Tokyo: Suzuki Motor Corp. plans to sell 200 billion yen ($1.8 billion) of convertible bonds and cancel most of the stock it bought back from Volkswagen AG last year, as the Japanese automaker expands in India following a failed alliance.
Suzuki will sell the bonds primarily to fund the ₹ 185 billion ($2.8 billion) factory it’s building in Gujarat, according to a statement filed Monday to the Tokyo stock exchange. The automaker also will cancel 70 million treasury shares, or 12.5% of outstanding stock, to boost returns for investors after ending its partnership with Volkswagen in September, the company said in separate statement.
President Toshihiro Suzuki, who took over from his father and chairman Osamu Suzuki in June, has been under pressure both to press ahead with expansion in the company’s largest market and reward shareholders who lost out on any value from an alliance with Volkswagen, which failed to yield any joint projects. Daniel Loeb, whose hedge fund Third Point LLC disclosed it bought a stake in the carmaker in August, told reporters the automaker should cancel all the stock bought back from Volkswagen.
Suzuki acquired 111.6 million shares from the German automaker last year. The Japanese company said Monday it will hold a maximum of 50 million treasury shares, mainly to exercise the convertible bond sale.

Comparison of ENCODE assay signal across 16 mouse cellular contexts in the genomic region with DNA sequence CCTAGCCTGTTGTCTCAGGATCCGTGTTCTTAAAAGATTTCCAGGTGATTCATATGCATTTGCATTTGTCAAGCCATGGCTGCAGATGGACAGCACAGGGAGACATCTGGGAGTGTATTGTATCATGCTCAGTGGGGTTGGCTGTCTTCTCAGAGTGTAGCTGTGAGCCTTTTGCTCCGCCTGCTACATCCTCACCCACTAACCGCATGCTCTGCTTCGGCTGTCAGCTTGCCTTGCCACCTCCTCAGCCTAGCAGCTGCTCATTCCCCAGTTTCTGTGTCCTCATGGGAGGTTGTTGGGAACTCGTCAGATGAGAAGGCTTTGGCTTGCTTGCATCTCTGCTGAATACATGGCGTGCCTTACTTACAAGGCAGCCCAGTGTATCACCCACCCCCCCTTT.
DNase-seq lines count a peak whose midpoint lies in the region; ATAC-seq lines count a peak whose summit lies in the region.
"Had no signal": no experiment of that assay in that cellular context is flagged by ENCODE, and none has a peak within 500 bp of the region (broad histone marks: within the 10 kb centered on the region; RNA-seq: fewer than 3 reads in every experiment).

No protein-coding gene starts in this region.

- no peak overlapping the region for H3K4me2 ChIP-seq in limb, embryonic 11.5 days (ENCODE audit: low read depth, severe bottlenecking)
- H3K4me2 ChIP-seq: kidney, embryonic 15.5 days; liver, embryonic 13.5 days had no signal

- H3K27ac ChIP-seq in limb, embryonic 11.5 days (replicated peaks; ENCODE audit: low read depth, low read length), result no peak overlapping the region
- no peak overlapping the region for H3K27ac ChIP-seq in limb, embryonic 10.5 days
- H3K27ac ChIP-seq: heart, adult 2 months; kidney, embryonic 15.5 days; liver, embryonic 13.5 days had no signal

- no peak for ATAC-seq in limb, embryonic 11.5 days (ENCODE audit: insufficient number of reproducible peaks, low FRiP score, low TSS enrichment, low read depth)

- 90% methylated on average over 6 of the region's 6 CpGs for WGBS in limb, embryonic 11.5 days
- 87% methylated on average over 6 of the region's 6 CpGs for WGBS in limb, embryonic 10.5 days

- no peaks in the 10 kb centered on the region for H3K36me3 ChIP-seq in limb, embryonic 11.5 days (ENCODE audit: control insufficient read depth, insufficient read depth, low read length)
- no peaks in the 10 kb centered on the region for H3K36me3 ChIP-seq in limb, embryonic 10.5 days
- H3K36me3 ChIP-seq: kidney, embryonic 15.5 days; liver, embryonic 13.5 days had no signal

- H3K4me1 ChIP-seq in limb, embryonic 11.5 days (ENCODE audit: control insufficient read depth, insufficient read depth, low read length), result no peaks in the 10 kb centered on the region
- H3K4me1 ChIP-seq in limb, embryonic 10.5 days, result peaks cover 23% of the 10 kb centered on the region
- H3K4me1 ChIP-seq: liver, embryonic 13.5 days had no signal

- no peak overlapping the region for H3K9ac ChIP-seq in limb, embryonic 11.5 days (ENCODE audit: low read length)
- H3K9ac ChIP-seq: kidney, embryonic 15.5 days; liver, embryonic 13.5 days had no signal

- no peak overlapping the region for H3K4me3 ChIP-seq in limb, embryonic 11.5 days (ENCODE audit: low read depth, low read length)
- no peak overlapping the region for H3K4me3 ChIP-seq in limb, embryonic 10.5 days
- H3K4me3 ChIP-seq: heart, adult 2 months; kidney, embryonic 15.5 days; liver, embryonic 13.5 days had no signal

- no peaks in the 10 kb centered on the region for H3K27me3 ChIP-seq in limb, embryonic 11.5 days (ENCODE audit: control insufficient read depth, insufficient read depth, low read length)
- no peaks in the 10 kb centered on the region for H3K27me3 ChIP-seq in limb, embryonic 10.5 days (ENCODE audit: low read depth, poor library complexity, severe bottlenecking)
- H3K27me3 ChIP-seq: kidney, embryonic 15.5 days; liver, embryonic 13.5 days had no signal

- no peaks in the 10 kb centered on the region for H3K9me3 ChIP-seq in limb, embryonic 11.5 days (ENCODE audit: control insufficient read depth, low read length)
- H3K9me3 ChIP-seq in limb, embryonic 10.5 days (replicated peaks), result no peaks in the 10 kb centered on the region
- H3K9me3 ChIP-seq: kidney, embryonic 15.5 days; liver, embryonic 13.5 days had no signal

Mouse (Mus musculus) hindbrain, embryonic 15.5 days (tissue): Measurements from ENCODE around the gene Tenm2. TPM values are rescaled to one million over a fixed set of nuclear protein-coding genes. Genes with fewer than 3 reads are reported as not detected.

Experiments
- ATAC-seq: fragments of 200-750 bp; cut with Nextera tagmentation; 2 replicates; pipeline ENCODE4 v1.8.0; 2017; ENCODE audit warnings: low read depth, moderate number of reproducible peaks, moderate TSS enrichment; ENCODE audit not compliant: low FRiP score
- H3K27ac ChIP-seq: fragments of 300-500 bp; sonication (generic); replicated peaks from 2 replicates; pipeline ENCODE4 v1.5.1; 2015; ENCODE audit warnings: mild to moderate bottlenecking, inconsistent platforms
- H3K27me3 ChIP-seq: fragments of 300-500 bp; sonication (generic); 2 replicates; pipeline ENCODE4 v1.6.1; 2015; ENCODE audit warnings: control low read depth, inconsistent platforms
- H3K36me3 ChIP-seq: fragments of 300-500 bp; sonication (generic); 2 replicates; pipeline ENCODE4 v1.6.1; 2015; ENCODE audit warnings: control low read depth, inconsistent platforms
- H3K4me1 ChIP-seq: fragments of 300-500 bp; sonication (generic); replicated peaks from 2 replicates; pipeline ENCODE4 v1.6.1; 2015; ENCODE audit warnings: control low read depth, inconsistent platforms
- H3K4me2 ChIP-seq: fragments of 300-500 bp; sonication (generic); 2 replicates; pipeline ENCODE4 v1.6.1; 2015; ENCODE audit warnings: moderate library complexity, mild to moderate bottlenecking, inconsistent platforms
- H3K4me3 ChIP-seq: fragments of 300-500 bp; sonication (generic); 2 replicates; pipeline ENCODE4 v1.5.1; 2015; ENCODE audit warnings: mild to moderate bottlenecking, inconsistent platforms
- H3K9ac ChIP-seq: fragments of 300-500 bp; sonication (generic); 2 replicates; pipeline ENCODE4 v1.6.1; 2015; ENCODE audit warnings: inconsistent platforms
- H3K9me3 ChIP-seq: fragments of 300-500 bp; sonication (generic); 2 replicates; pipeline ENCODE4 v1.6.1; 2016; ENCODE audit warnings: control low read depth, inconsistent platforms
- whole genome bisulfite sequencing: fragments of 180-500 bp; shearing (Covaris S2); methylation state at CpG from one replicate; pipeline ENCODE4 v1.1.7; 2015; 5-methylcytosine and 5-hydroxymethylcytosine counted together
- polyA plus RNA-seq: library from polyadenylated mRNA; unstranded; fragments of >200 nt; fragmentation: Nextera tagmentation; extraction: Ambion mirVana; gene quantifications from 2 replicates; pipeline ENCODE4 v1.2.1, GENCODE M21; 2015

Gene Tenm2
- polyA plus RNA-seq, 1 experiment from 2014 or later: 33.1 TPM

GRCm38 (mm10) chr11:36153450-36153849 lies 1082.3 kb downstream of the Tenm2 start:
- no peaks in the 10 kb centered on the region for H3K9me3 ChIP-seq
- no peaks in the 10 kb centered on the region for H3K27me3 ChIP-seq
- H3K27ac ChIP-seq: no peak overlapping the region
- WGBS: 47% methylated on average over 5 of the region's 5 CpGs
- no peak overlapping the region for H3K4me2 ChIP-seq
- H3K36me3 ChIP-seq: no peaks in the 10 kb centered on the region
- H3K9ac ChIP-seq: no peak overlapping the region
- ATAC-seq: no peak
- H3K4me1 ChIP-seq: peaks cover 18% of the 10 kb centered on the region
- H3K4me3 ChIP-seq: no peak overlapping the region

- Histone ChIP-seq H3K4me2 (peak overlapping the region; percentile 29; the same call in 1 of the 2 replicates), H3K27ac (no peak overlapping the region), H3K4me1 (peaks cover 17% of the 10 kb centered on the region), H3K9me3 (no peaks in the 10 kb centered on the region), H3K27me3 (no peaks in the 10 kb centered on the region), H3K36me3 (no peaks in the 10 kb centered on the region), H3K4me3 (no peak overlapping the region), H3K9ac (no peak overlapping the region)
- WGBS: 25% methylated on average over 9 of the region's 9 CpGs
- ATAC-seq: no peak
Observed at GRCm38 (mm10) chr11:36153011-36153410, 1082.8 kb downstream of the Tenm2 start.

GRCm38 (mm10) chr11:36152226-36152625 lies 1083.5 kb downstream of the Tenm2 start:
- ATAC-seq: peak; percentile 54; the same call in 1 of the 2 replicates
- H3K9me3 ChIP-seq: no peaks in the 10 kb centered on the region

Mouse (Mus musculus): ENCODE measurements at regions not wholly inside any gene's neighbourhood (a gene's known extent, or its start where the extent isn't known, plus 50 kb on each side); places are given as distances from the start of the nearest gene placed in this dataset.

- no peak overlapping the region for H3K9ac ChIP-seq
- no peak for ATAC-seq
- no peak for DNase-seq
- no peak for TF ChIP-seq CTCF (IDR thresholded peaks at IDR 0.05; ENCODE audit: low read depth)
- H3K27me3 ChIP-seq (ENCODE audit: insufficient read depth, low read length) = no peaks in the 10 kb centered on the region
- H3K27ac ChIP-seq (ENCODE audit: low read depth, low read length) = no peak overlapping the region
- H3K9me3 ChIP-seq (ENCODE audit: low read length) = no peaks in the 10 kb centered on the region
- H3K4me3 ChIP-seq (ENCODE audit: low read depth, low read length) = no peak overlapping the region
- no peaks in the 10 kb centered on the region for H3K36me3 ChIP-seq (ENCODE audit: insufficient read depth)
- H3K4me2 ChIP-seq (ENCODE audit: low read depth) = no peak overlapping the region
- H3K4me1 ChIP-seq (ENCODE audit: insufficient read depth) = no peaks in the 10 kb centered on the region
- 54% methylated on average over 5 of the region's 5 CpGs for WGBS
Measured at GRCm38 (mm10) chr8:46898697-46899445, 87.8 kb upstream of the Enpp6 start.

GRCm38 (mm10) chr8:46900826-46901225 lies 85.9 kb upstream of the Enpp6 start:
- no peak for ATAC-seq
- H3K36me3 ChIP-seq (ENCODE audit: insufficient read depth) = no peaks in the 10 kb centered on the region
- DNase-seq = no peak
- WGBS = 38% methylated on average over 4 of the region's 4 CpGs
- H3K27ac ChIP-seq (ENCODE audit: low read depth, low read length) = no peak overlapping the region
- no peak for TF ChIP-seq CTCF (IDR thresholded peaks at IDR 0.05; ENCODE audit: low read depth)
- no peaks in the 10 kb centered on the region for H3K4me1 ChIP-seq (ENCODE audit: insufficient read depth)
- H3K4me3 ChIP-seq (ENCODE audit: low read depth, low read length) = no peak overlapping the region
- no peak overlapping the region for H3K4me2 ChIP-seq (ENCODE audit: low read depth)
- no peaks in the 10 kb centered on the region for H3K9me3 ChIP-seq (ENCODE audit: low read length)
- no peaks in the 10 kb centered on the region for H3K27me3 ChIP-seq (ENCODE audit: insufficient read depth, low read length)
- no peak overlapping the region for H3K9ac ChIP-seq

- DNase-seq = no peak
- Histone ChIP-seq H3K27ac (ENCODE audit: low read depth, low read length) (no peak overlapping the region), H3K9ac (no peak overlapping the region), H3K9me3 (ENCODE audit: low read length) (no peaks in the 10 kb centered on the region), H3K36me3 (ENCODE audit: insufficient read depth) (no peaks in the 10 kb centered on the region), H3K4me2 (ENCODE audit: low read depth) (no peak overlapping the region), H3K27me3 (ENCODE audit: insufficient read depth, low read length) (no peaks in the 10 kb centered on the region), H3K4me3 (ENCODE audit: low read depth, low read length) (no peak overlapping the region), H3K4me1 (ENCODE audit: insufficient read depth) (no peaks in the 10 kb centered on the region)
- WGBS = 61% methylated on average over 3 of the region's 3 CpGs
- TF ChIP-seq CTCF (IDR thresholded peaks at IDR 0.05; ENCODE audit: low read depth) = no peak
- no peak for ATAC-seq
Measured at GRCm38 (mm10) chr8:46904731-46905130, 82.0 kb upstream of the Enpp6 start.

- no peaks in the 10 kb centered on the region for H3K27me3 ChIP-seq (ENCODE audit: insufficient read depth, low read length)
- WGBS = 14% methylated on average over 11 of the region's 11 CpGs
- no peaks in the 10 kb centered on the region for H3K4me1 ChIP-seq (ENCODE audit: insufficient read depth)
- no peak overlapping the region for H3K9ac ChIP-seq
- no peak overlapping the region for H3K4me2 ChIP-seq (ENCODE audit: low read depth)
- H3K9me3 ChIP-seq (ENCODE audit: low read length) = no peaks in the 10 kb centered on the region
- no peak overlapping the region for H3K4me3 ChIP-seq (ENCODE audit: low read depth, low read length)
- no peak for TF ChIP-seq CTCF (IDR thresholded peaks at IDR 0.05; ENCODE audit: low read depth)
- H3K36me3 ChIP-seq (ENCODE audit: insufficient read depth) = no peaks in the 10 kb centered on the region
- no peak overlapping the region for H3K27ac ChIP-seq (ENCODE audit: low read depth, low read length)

The convertible bond deal is Japan’s biggest since November 2011, according to data compiled by Bloomberg. Suzuki is marketing both tranches of the deal, the 2021 notes and 2023 notes, at a conversion premium of 30% to 40%, according to a person with knowledge of the matter. Nomura Holdings Inc. is the sole bookrunner.
Some proceeds from Suzuki’s bond sale also will be used for research and development on safety technology and spending to bolster its dealer network in Japan.
Suzuki won approval from shareholders in December to set up the car plant in India. Investing in more production capacity on its own frees up its 56%-owned unit Maruti Suzuki India Ltd. to expand its local sales network and build a new premium brand. Bloomberg